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Readers prefer text over graphics.
May 8, 2000 2:51 PM   Subscribe

Readers prefer text over graphics. In much more scientific news a new study by Stanford University indicates that visitors to your website are significantly more likely to read the text on your website (92%) than look at your photos (64%). What do you think? Will this change the way you design your site?
posted by shmuel (4 comments total)

 
Personally I've always had a penchant for text. Never fond of the phrase "A picture's worth a thousand words" I am much like the people in this study. There are two things worth noting about the study, and I am not sure how they will figure into the usefulness of this information.

1) This study did not include new users.
2) This study was predominately about news.

I mean of course news readers are going to want text. I wonder how this would play out in a larger cross section of the browsing population.

The technology behind the study sure is interesting though. With that sort of equipment it will be very interesting to see what we learn about our users in the next couple of years.
posted by shmuel at 2:58 PM on May 8, 2000


it's gotten to a point where I'm unable to read the top of the screen because I just know there will be an image there

posted by starduck at 3:34 PM on May 8, 2000


It occurs to me that, for a long time now, savvy designers have sought to incorporate *both* text and images in a coherent, complementary fashion. Viewing content through a multimedia lens is certainly a simplified definition of what makes the Internet unique, and also an enticement for new users. In other words, if one searches for content on the web, they will constantly find images utilized to underscore the content or enliven the experience of being online.

When it comes to reading news, I generally prefer a quick interface like Yahoo! versus reading the same wire story on the considerably more bulky Washington Post site -- which I still visit for its proprietary features. I like reading CNN.com for news too, if for no other reason than being the Nissan XTerra of news providers [design-wise]. However, I find usability issues pretty intriguing; I'm always excited to find a content-oriented site which employs a vivid design sensibility. In that sense, having played the web game for a good seven or eight years, I'm willing to plod through a few graphic-intensive sites in a quest for the occasional visionary one that I'll subsequently bookmark and frequent again. [This speaks to the importance of a portal like MetaFilter, IMHO: to filter out that which isn't worth our time.]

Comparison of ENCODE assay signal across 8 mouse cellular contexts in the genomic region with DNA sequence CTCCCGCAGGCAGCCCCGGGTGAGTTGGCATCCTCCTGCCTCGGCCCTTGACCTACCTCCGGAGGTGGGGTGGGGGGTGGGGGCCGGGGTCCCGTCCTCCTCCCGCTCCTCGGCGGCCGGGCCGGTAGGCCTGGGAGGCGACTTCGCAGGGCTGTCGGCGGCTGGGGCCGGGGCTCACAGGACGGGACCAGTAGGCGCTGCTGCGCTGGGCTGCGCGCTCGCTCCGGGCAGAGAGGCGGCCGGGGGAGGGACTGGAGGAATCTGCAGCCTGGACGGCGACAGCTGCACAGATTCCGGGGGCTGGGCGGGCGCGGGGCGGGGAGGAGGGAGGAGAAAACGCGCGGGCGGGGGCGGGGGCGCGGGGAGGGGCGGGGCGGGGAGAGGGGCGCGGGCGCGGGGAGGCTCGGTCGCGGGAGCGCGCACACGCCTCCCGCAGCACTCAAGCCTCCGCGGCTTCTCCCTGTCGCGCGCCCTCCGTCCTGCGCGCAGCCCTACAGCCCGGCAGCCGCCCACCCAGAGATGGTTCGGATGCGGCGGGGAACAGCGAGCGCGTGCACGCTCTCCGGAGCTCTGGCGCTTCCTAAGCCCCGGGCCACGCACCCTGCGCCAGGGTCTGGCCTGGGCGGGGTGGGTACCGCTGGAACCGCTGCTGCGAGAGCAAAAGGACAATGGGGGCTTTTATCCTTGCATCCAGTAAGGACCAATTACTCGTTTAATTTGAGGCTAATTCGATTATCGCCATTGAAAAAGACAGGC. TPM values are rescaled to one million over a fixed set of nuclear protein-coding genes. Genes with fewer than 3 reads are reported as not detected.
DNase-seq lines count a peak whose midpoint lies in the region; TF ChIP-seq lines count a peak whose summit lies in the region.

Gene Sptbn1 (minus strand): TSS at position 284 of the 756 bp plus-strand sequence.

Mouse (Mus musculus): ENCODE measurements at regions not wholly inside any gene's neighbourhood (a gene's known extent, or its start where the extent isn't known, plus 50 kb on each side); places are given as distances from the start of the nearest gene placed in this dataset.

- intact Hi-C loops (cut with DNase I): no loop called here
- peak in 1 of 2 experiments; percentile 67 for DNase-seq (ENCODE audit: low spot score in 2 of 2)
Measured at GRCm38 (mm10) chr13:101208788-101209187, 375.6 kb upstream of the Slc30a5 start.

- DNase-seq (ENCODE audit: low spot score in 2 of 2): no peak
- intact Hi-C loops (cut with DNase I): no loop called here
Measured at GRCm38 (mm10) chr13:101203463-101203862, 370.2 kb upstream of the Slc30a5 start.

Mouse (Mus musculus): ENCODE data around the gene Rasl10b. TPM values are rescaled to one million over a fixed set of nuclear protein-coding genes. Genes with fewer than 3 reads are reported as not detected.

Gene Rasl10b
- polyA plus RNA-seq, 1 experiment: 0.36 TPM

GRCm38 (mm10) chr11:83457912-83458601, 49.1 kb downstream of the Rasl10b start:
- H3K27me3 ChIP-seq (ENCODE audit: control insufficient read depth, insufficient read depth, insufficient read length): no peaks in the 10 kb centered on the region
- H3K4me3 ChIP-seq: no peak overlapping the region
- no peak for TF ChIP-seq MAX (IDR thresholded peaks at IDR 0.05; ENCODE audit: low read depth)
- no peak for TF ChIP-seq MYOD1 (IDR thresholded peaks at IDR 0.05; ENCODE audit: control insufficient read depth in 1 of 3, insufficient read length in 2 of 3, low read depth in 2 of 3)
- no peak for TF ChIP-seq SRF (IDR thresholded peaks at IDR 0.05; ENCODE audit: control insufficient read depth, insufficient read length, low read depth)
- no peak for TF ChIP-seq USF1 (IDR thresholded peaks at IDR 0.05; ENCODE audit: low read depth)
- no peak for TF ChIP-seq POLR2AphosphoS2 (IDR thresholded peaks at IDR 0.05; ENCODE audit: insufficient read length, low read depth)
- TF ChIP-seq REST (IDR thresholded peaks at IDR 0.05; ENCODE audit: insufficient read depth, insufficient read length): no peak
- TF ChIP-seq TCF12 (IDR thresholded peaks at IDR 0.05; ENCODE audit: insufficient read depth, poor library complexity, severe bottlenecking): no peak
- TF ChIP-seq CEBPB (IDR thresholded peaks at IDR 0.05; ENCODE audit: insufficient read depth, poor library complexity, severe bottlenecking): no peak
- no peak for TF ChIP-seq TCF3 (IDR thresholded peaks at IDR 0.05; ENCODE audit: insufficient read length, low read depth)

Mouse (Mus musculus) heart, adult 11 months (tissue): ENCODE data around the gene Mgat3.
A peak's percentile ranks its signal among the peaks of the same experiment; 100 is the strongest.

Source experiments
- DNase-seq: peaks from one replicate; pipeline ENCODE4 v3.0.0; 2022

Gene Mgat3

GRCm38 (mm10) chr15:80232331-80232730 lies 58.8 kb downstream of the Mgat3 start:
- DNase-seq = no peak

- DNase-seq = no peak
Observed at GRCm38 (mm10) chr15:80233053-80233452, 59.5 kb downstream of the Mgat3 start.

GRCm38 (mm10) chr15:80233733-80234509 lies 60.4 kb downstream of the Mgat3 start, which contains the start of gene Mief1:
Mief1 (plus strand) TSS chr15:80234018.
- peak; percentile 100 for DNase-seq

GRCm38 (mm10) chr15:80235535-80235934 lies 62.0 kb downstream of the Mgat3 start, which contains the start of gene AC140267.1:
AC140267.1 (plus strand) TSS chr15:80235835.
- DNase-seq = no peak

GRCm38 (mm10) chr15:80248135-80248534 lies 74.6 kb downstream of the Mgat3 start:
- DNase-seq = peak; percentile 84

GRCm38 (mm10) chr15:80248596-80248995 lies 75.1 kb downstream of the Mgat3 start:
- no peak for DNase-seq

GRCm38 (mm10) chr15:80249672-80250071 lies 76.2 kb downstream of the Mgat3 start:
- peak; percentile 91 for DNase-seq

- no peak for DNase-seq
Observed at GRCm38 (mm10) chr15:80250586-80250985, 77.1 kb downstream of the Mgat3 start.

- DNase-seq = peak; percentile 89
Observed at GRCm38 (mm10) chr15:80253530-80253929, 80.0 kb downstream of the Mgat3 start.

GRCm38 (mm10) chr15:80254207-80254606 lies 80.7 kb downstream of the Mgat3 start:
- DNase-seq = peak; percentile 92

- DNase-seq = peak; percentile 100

The numbers aren't really significant, anyway. If only 64% of a site's viewers are looking at the pictures, am I really likely to slim down my image usage substantially? No. Because the more important stat is that a majority of users are looking at BOTH images and text. Whether they're new to the Internet or not, one quickly learns that the two co-exist just about everywhere, like it or not.

Meanwhile, why is Stanford University spending so much time studying such limited cross-sections, with so little practical relevance?
posted by legibility at 3:47 PM on May 8, 2000


Well at least one interesting part of the story is the fact that people READ content on the Internet. This fact, as elementary as it may seem to most of us, has been highly contested by some people in the industry. This study also shows that the cross-section of people they studied had much higher attention spans than many people might have expected.

I wont argue with you at all about the need for images. I am an interface and graphic designer by trade. Images are necessary to give visual clues to your users. What I think this study does reinforce is the need for content. Sites designed entirely in Flash with no real content beyond whiz bang may make people say "Ohh" and "Ahh" but that's not enough. People will come but they most definitely do not spend significant amounts of time at these types of sites. You come, you watch, you leave.

Also, if nothing else the technology is cool. I love the concept of doing user-testing with one of those gizmos. I would love to be able to track my users eye while visiting my sites. If there are no other benefits to this study it will at the very least help to popularize this form of testing.
posted by shmuel at 5:35 PM on May 8, 2000


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